Philippine hostage fiasco highlights tourism security fears

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The Independent Travel

The Philippines may have some of the most beautiful tropical islands in the world, but a deadly hostage crisis looks set to reinforce the country's status as a no-go zone for many foreigners.

Security experts said Monday's tragedy, which saw eight tourists from Hong Kong killed as police stormed a hijacked bus in Manila, would deepen the Southeast Asian nation's stereotype as a lawless, corrupt and chaotic land.

"This will clearly have a tremendous impact on the Philippines' tourism industry and the country's ability to attract foreign investment," said Rommel Banlaoi, head of the Philippine Institute for Peace, Violence and Terrorism.

Banlaoi said that bungling by police, who waited more than 10 hours before storming the bus and even then could not get in, highlighted the inability of security forces across the country to help foreigners in trouble.

"It only indicates that our law enforcement agencies have few capabilities to handle situations like this," he said.

"It reveals that our police and security forces really need to undergo training in order to prepare for terrorist attacks, kidnappings and other situations."

The Philippines has long lagged behind its neighbours as a tourism destination, partly because of a lack of infrastructure such as airports and hotels but also due to security concerns.

About three million tourists visited the Philippines last year, compared with 14.15 million arrivals for Thailand, according to data from both governments.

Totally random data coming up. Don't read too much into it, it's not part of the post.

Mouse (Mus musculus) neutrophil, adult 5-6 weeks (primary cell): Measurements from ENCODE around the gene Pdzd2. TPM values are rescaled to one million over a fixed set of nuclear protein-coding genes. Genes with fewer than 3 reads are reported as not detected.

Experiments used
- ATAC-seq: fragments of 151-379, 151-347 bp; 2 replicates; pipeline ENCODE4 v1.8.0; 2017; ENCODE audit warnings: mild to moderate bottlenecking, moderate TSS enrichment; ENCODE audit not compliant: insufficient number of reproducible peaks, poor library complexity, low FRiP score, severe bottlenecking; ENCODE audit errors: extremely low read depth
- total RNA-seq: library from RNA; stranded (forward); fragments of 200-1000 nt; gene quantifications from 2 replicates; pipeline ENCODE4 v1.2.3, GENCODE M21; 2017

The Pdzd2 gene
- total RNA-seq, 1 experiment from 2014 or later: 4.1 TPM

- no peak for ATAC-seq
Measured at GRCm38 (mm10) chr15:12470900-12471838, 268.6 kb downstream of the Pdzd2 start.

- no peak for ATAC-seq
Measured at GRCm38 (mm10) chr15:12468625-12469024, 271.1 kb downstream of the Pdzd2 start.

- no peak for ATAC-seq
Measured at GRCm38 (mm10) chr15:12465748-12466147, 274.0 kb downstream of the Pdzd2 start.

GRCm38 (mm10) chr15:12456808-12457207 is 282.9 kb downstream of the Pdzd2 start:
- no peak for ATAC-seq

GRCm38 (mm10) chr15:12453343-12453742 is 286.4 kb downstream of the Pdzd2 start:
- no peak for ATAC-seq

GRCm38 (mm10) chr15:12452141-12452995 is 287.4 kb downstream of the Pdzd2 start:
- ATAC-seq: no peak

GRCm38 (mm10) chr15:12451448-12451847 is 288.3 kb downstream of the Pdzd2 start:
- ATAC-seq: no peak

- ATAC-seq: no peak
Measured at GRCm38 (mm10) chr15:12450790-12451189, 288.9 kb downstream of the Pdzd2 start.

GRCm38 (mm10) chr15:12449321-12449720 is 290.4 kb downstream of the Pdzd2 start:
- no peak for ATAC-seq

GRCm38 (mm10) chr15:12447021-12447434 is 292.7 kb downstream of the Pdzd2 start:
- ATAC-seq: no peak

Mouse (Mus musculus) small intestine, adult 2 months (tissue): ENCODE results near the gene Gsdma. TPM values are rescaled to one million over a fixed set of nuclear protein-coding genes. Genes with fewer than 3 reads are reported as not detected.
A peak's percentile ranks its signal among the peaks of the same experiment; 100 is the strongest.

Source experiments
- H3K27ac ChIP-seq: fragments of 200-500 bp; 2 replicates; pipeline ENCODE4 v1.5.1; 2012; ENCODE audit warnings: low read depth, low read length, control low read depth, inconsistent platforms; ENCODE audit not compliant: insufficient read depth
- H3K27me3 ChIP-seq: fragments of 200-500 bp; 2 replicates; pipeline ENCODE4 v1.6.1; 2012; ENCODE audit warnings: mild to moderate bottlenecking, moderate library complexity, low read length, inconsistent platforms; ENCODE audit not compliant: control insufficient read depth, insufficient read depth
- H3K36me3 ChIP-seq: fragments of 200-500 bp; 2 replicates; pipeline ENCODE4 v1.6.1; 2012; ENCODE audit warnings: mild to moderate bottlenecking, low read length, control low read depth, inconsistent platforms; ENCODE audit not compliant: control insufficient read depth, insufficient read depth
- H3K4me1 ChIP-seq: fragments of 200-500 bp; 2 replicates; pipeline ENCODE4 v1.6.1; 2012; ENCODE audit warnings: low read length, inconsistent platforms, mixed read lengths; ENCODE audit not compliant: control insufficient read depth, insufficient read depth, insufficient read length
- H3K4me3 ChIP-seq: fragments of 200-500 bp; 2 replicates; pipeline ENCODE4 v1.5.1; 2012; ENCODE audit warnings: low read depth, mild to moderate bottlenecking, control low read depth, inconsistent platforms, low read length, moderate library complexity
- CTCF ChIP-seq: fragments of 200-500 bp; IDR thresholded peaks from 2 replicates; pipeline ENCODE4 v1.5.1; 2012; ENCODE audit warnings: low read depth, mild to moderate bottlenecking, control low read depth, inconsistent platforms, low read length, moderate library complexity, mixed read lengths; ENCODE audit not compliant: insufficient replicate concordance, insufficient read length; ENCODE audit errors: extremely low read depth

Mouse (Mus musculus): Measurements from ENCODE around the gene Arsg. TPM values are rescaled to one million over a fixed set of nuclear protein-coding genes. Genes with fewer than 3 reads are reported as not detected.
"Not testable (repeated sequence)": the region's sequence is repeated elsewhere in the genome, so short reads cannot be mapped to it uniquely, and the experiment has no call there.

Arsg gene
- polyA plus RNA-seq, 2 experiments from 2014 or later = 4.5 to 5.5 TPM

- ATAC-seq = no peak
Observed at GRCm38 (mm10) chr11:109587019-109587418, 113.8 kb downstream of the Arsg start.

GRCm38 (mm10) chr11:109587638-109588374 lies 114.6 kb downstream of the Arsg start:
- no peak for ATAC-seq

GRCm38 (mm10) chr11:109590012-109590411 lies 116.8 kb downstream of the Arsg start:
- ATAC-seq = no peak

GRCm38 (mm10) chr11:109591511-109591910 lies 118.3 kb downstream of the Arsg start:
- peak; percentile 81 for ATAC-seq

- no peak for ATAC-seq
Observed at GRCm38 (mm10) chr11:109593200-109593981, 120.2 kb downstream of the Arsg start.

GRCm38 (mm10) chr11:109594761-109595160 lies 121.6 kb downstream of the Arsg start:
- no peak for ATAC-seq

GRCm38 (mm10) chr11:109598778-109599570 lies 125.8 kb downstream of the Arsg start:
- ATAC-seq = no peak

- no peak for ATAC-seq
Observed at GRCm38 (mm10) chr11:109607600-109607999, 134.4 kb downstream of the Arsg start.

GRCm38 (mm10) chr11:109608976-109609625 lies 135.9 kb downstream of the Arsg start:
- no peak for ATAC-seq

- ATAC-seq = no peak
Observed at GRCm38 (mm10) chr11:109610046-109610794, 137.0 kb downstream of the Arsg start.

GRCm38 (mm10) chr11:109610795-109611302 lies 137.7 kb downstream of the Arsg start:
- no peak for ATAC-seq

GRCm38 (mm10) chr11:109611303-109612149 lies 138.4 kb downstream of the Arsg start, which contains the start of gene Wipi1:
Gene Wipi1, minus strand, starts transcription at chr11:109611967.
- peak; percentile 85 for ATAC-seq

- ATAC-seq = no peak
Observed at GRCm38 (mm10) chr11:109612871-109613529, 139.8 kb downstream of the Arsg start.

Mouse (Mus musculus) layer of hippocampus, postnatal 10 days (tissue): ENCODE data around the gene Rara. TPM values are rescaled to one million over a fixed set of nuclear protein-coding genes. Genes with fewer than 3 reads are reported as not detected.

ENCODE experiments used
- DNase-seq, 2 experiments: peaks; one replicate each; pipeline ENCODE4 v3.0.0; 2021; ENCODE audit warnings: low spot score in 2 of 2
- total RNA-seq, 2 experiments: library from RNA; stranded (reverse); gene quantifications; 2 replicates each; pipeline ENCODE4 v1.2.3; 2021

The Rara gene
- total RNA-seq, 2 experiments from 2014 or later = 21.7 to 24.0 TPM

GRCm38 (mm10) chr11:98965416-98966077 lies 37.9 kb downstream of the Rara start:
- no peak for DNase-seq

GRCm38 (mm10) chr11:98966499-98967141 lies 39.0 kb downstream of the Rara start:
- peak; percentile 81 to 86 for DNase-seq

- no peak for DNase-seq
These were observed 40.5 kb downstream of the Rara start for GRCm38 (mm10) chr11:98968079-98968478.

Pete Troilo, Manila-based business intelligence director with the Pacific Strategies and Assessments risk consultancy group, said that the Philippines was actually as safe for foreigners as most other Asian countries.

However he said the "unique" and high-profile security threats in the Philippines - particularly terrorism and kidnappings - gave the country an unfair reputation for being far more dangerous than places such as Thailand.

Muslim bandits who roam lawless areas of the southern Philippines have frequently made world headlines in recent years by kidnapping foreigners who ignore government travel warnings and venture there.

"When you aggregate all the events it certainly doesn't sound like a place you want to visit for leisure... and perception is reality when it comes to the Philippines," he said.

"But common sense can protect foreigners from the vast number of risks in Metro Manila and elsewhere in the Philippines."

Bob McKercher, professor at Hong Kong Polytechnic University's school of hotel and tourism management, said Monday's events would have a "devastating" blow on the Philippine tourism industry in the short term.

McKercher said most travellers to the Philippines were risk-averse sun seekers who get jittery over security worries, and would likely opt for other destinations including Malaysia and Thailand.

"Tourists are going to be pretty nervous about going there and they have lots of alternatives," he said.

"The perception is that the Philippines is less safe than other places. They have had a problem with insurgencies and there is a bit of a gun culture there."

McKercher said the country should launch a major public relations campaign to draw tourists back.

"They'll have to try to convince people how friendly the Philippines is, how welcoming the Philippines is and how safe it is," he said.

Philippine Tourism Secretary Alberto Lim said the government was indeed going to adopt such tactics, when asked to respond to the Hong Kong government's warning to its citizens to avoid the country.

"We have to take it on the chin but at the same time we also have to do our own public relations counter-offensive," he told reporters.

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